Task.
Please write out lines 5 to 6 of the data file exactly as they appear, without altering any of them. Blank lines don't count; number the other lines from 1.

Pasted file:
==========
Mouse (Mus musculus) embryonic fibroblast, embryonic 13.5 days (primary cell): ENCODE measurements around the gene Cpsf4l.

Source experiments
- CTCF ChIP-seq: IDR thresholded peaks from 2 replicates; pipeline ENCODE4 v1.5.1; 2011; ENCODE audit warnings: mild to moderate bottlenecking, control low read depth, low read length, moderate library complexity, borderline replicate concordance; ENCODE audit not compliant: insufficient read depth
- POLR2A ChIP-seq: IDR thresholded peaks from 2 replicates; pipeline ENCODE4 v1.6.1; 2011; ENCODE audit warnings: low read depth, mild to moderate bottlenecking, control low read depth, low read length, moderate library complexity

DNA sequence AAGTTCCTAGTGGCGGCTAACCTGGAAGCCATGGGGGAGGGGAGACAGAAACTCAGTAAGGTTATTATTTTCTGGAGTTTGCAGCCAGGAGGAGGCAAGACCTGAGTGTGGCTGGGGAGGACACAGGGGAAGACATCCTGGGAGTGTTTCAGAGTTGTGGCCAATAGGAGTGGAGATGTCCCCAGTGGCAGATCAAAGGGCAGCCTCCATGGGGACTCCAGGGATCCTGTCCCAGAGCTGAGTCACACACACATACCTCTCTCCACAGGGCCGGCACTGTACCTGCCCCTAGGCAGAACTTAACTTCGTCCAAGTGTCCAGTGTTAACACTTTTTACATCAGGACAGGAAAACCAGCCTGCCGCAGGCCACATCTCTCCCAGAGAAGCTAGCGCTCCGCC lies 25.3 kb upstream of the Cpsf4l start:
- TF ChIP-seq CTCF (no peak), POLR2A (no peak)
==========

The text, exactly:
DNA sequence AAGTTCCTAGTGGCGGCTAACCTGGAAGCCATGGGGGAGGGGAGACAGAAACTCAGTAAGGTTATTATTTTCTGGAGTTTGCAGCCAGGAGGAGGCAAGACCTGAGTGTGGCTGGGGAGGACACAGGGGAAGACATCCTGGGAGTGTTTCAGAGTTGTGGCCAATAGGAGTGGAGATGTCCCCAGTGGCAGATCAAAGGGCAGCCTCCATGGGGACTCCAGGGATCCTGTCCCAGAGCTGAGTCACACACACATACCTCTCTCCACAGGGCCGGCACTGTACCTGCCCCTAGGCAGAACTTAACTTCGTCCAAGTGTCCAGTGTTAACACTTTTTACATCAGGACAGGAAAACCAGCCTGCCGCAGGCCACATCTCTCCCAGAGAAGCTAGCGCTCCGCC lies 25.3 kb upstream of the Cpsf4l start:
- TF ChIP-seq CTCF (no peak), POLR2A (no peak)